# lib/bookshelf/entities/book.rb
class Book
  include Lotus::Entity
  attributes :title, :author
end

This has added some simple getters and setters to our class. We can verify it all works as expected with a unit test:

# spec/bookshelf/entities/book_spec.rb
require 'spec_helper'

describe Book do
  it 'can be initialised with attributes' do
    book = Book.new(title: 'Refactoring')
    book.title.must_equal 'Refactoring'
  end
end

Using Repositories

We can use repositories to read and write entities to our database. Of course, in order for that to work, we need to set it up.

Lotus configurations are stored in env variables. This has proven to be a secure and standardized way to handle credentials in deployment environments.

In order to achieve parity between development and production machines, we use env variables loaded from .env files (via dotenv gem). Our projects has three of them: .env is for general settings, while .env.development and .env.test are complete files for these two envs.

For example, review .env.development:

# Define ENV variables for development environment
BOOKSHELF_DATABASE_URL="postgres://localhost/bookshelf_development"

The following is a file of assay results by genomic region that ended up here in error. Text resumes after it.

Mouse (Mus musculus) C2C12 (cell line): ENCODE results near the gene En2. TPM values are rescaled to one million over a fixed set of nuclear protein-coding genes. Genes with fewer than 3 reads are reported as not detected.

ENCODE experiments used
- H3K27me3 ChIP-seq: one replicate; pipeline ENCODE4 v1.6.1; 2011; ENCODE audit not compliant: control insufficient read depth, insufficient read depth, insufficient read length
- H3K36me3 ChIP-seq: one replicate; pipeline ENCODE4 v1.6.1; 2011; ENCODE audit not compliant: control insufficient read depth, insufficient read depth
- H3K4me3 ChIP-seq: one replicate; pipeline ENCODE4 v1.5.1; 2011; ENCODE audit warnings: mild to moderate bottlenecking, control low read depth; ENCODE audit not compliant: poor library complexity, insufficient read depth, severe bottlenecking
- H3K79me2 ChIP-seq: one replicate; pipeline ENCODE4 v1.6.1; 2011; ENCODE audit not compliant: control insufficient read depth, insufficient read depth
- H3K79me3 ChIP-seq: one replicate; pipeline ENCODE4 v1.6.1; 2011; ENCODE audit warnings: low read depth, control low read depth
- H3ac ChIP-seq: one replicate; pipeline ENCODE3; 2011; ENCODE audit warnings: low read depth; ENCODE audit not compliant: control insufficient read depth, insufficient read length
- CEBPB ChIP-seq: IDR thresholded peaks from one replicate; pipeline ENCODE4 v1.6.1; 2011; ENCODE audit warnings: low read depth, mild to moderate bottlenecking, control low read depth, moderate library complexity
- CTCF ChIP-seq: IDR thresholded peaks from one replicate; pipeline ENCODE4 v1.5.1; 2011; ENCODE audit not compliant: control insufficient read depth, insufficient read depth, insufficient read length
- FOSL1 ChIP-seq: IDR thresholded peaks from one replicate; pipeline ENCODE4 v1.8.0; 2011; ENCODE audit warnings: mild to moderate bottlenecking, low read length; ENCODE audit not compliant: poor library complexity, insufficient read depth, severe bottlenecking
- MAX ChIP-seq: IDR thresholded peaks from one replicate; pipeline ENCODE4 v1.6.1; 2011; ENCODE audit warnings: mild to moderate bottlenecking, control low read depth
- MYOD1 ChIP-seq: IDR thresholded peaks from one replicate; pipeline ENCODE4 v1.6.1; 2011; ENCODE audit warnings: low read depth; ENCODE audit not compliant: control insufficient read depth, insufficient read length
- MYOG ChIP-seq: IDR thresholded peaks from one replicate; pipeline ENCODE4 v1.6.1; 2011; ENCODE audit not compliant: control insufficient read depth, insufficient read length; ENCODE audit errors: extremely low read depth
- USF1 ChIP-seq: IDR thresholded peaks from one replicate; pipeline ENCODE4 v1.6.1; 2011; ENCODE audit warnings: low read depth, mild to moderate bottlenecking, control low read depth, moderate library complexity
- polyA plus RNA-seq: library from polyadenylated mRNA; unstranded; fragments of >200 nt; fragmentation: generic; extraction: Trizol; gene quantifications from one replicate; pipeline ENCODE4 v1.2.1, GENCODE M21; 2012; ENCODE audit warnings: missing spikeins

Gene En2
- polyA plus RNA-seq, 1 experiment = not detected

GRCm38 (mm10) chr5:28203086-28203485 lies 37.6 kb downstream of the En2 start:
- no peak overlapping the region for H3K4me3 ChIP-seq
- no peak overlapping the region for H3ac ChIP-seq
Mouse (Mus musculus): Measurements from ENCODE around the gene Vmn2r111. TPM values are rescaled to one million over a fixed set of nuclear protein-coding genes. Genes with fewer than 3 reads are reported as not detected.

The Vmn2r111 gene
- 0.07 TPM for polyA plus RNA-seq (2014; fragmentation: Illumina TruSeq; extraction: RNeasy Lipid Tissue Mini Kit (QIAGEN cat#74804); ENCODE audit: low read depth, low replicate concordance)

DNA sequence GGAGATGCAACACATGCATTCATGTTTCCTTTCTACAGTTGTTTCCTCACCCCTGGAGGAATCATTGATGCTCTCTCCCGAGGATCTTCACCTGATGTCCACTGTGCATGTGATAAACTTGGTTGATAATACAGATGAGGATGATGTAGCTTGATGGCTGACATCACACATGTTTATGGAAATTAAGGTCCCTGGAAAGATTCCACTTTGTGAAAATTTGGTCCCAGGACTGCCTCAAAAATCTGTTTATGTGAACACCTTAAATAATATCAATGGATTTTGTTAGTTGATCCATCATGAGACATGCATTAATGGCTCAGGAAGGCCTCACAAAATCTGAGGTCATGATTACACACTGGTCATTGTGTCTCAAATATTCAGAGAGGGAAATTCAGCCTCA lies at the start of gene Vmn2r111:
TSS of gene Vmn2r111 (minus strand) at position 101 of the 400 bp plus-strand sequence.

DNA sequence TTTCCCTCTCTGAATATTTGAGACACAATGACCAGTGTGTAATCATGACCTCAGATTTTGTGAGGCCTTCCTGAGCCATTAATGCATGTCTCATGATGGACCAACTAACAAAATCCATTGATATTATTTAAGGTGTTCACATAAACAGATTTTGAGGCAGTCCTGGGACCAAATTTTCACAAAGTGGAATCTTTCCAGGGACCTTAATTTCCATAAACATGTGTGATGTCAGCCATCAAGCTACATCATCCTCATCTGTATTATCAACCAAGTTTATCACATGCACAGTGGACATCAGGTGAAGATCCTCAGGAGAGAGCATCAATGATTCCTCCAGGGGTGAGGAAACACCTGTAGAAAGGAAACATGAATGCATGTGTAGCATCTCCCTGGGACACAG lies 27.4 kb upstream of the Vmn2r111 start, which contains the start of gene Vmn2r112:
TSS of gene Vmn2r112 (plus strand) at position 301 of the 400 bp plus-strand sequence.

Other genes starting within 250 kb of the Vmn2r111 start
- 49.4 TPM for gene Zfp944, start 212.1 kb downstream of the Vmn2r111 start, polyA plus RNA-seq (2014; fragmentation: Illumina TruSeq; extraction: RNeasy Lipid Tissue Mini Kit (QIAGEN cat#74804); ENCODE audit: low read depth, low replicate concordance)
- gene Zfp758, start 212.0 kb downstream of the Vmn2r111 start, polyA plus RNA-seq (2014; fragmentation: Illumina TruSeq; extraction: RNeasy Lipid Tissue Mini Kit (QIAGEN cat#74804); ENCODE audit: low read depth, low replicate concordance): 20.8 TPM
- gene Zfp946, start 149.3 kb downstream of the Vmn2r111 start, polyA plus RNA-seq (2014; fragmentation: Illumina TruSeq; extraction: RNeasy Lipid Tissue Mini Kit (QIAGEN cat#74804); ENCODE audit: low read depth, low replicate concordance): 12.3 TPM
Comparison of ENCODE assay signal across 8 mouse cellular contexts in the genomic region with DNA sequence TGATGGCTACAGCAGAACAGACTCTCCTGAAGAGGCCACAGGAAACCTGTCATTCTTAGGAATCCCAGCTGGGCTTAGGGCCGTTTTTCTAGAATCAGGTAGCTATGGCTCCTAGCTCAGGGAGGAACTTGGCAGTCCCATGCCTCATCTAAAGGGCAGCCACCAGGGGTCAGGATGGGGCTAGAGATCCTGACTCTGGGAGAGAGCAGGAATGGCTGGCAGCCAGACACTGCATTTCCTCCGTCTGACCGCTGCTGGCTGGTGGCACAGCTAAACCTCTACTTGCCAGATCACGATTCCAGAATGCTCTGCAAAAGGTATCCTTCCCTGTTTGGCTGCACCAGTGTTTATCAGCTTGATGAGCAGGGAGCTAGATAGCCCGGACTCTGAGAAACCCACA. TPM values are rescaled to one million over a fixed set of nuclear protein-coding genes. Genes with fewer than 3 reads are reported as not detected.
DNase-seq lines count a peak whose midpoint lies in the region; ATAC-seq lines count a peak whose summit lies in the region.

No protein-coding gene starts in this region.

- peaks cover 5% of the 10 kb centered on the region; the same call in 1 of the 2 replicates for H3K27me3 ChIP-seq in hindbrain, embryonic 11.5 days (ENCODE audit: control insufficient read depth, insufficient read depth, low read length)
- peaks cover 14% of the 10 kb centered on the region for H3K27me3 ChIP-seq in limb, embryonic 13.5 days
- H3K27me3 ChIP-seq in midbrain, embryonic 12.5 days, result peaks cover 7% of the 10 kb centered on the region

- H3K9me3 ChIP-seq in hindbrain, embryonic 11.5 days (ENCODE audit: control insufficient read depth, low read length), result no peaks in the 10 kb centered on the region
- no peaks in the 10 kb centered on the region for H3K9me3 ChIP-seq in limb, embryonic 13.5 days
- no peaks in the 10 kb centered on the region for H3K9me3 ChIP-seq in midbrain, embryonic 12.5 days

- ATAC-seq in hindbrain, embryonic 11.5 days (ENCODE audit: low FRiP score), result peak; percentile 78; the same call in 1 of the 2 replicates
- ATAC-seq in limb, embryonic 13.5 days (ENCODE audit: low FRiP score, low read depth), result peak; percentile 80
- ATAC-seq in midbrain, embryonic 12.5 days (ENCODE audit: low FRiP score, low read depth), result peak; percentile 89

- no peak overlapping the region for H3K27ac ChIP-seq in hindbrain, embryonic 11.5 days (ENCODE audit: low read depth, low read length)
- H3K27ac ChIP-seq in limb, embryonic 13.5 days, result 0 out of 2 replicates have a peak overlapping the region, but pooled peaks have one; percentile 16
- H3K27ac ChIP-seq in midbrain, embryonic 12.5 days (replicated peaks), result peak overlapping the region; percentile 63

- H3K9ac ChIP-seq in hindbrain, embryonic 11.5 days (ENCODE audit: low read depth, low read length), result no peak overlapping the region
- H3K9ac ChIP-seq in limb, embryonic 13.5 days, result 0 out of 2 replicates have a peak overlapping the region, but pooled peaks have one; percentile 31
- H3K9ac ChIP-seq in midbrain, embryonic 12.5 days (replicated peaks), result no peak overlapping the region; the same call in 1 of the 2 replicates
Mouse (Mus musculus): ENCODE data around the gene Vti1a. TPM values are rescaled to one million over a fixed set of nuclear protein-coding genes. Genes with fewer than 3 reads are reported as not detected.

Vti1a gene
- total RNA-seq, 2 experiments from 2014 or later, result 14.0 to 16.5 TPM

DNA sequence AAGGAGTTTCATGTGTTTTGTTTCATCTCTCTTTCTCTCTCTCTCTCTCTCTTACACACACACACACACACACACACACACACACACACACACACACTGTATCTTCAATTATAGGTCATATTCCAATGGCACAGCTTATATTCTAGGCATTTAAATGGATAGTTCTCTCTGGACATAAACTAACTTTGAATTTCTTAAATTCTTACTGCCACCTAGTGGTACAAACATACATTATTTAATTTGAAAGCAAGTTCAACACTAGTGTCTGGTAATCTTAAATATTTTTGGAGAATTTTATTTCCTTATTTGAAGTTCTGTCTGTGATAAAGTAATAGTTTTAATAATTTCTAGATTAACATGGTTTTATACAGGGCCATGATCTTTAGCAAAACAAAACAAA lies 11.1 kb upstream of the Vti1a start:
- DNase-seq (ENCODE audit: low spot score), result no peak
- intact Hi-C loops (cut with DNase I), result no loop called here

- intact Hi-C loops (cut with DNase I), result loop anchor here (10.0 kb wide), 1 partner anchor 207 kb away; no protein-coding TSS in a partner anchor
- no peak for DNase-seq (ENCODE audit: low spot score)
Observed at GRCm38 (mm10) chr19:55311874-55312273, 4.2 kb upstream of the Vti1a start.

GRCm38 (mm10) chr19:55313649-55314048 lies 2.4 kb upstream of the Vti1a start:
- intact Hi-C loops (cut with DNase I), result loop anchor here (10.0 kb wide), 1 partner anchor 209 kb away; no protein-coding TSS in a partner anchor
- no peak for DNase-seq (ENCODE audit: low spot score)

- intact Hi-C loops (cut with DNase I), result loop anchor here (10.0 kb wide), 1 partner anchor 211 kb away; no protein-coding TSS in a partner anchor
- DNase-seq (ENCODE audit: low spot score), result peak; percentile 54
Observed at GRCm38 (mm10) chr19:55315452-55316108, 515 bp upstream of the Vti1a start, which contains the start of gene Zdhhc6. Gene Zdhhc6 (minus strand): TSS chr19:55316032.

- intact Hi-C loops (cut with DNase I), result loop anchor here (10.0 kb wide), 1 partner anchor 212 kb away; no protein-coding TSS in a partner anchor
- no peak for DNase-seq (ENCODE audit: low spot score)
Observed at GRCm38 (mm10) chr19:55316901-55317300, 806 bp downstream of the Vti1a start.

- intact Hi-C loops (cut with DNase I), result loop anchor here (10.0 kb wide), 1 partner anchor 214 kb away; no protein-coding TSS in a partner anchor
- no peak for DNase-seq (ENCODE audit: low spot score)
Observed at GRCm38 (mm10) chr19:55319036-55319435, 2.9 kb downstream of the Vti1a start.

WEB_SESSIONS_SECRET="21aec7f7371228dd0d4da6a620a1a6b22889edcf0d4fb1c11b8080cd87146eda"

The database configured by default, called bookshelf_development running on localhost, should work fine for now. Lotus can create the database for us:

% lotus db create

Migrations To Change Our Database Schema

Next, we need a table in our database to hold our book data. We can use a migration to make the required changes. Use the migration generator to create an empty migration:

% lotus generate migration create_books

This gives us a file name like db/migrations/20150616120629_create_books.rb that we can edit:

Lotus::Model.migration do
  change do
    create_table :books do
      primary_key :id
      column :title,      String,   null: false
      column :author,     String,   null: false
    end
  end
end

Lotus provides a DSL to describe changes to our database schema. You can read more about how migrations work in the migrations’ guide.

In this case, we define a new table with columns for each of our entities’ attributes. Let’s apply these changes to our database:

% lotus db migrate

Finally, we need to tell Lotus how to map entity attributes to database columns. Go ahead and open up lib/bookshelf.rb; in this file you’ll find most of the project-wide configuration for Lotus::Model, including a section on mapping. Edit the commented-out example:

# lib/bookshelf.rb
# ...
mapping do
  collection :books do
    entity     Book
    repository BookRepository

    attribute :id,         Integer
    attribute :title,      String
    attribute :author,     String
  end
end

Playing With The Repository